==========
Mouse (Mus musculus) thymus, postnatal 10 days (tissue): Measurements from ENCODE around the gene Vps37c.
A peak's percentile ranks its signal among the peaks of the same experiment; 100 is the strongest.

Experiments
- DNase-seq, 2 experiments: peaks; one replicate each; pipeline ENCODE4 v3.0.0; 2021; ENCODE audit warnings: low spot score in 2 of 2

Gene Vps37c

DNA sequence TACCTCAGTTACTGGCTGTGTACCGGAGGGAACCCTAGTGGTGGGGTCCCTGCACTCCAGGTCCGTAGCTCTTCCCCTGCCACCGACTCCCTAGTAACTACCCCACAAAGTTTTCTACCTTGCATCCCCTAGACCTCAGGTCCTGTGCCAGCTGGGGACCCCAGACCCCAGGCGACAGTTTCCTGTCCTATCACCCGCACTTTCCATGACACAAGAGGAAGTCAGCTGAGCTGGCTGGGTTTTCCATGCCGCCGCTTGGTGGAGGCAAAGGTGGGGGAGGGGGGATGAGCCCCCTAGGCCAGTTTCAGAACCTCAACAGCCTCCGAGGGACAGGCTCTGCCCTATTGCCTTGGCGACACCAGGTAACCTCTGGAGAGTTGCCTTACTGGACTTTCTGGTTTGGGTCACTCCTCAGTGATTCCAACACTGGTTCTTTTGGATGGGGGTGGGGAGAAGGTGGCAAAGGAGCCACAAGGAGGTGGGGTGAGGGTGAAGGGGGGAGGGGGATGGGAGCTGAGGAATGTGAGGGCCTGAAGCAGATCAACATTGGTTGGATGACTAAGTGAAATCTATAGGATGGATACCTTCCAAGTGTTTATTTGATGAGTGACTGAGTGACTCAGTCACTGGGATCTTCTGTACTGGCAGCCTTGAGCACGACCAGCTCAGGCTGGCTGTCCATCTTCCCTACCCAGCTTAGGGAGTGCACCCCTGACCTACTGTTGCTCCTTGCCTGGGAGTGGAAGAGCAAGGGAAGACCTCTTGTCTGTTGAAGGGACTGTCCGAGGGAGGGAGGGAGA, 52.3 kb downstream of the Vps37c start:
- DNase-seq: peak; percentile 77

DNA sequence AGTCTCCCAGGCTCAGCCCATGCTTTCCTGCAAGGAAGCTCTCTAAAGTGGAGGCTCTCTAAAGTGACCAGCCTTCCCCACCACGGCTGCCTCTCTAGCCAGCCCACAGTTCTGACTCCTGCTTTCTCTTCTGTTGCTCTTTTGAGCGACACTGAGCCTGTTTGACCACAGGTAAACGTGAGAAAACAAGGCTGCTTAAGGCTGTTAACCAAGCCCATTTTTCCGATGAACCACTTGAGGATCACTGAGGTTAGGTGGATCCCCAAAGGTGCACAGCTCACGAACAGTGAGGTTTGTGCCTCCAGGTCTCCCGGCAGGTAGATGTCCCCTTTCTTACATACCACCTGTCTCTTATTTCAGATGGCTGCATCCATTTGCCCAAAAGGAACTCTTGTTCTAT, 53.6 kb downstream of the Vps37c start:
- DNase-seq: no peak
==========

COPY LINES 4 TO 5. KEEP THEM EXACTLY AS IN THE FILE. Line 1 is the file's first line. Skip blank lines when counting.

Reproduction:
- DNase-seq, 2 experiments: peaks; one replicate each; pipeline ENCODE4 v3.0.0; 2021; ENCODE audit warnings: low spot score in 2 of 2

Gene Vps37c